The chief executive of Manchester Mental Health and Social Care Trust, which was hit by a series of strikes last year over the dismissal of a Unison activist, resigned this week.
Sheila Foley’s decision to quit was described by the trust as a “personal one”. But it came the day before the publication of a highly critical report on the care trust and mental health services in the city in general, whose chief recommendation was for a “concerted period of leadership and management” at the trust.
Foley was appointed as the third chief executive in a year on a fixed-term basis in April 2007. This followed the implementation in 2005-6 of the £3.9m Change in Mind programme to modernise services through greater emphasis on recovery and social inclusion, and reduced use of in-patient beds.
Failure to meet NSF targets
According to this week’s report, commissioned by Manchester Primary Care Trust and the city council from a team of NHS leaders, this prompted opposition from some staff and two days of industrial action in early 2007.
Foley’s remit, the report said, was to “address the industrial relations culture and complete the implementation of Change in Mind”.
However, the suspension of community psychiatric nurse and Unison branch chair Karen Reissmann in June 2007 prompted a wave of strikes, which was repeated when Reissmann was sacked for gross misconduct last November.
Speaking out against service cuts
Reissmann always claimed that she was sacked for speaking out against cuts to local services and national mental health policy.
This week’s report said: “There seems to have been a small but significant group of staff who have resisted the Change in Mind programme. It is our view that fuller engagement of these staff at an earlier stage might have forestalled some of the problems that have consequently arisen.”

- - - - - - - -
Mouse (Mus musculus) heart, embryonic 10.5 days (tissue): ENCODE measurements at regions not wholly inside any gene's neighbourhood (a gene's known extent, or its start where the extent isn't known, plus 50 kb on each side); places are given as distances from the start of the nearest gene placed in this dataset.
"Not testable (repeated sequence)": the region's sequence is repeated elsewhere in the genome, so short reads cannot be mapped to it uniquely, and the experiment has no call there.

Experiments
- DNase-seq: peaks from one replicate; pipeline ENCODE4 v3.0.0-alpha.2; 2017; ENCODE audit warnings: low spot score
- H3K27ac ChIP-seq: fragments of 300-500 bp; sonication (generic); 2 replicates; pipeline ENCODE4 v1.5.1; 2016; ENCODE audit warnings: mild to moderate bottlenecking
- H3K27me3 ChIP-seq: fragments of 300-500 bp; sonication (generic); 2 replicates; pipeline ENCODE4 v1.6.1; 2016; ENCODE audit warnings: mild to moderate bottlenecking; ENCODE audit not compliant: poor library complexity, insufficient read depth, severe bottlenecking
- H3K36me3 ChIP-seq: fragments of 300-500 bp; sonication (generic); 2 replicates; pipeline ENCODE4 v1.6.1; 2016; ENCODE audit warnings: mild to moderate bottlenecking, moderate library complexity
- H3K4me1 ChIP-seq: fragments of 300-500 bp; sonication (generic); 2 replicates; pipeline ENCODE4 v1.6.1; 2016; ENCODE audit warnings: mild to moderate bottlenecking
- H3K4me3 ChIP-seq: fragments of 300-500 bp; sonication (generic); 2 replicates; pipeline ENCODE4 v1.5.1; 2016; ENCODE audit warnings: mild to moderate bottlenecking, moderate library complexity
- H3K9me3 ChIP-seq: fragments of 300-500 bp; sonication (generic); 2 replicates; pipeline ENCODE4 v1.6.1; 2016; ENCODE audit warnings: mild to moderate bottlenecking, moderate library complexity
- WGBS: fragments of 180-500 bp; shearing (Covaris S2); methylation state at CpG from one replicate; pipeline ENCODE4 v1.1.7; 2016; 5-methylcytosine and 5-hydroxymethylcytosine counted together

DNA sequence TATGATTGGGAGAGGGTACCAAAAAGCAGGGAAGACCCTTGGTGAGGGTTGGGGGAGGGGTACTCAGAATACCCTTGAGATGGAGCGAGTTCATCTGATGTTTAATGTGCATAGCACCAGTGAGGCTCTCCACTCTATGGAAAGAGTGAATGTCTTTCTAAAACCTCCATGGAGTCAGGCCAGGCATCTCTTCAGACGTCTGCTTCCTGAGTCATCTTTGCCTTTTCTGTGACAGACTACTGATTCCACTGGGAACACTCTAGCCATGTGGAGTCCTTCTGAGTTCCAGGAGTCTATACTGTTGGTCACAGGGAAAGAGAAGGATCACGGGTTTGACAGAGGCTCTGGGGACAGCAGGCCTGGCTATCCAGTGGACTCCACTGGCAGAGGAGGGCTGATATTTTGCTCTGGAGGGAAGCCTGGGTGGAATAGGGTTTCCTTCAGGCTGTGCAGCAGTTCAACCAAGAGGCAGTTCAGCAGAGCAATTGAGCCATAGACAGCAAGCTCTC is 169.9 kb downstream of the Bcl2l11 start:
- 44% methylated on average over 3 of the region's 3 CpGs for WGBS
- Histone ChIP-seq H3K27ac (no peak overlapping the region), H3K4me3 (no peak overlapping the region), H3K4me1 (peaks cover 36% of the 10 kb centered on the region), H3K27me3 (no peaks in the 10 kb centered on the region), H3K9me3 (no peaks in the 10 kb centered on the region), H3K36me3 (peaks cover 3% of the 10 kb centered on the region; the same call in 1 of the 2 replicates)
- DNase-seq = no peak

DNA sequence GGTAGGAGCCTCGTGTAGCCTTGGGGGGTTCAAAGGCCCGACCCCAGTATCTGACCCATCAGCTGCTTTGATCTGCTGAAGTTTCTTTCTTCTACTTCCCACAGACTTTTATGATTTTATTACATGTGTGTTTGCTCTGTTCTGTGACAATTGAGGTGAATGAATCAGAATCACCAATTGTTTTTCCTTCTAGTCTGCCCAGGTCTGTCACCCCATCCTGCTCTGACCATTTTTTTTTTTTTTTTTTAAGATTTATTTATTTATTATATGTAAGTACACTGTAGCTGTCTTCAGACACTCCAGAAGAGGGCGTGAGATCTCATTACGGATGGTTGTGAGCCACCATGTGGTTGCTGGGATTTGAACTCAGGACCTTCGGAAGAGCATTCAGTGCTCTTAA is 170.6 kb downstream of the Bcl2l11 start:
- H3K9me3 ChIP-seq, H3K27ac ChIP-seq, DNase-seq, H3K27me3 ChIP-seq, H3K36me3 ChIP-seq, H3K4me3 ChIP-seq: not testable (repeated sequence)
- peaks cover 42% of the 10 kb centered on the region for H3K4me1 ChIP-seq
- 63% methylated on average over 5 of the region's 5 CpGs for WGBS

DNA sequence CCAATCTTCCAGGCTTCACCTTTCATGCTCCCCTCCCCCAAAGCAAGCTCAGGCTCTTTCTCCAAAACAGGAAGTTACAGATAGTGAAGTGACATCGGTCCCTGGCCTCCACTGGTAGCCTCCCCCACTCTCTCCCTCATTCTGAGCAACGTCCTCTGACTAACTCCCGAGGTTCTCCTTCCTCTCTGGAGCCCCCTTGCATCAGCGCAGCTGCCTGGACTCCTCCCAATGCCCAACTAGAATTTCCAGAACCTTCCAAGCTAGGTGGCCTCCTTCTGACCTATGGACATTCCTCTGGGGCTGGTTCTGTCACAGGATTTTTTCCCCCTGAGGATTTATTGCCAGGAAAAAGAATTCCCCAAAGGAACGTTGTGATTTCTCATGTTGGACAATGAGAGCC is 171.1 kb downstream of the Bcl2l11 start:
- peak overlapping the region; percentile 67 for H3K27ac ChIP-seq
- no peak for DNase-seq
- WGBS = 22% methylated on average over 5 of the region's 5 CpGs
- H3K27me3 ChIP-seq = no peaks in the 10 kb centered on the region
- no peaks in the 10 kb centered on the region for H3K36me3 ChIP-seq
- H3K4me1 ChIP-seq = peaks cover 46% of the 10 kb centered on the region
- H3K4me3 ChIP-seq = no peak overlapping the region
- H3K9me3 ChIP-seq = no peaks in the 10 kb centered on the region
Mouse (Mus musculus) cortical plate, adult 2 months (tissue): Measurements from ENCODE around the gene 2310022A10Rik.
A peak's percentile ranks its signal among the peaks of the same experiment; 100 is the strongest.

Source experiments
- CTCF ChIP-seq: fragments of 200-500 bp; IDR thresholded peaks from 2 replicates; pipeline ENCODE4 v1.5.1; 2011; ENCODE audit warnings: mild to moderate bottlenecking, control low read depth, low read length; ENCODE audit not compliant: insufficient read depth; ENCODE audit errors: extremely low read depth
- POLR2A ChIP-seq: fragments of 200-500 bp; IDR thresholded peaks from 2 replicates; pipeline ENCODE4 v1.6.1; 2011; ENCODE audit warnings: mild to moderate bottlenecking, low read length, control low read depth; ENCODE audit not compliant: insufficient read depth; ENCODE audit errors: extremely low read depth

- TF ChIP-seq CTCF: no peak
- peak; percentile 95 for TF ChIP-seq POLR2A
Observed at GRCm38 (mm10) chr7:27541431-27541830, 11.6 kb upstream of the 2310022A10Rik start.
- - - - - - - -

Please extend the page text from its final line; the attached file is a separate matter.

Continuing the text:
However, it added that some of the opposition may have been driven by national policy and therefore impossible for the trust to address.
Progress stalled by leadership changes
The report said progress in mental health services Manchester had been stalled by organisational and senior leadership changes, meaning stability at the top of the care trust was vital to embed the Change in Mind reforms.
Though Foley had recently been appointed permanently to the chief executive’s post, the report said: “The matter of whether or not she continues in post is for the care trust. However, we recommend strongly that a commitment is made for a three- to five-year period either for her or a successor.”
Deputy chief executive Tracy Ellery, who has taken over Foley’s duties, said the care trust, PCT and council would work to appoint “a new chief executive who is able to offer a long-term commitment upon which we can build a solid future for the care trust”.
All three organisations have vowed to produce an action plan to implement the report’s recommendations, which also include new local performance indicators for mental health.
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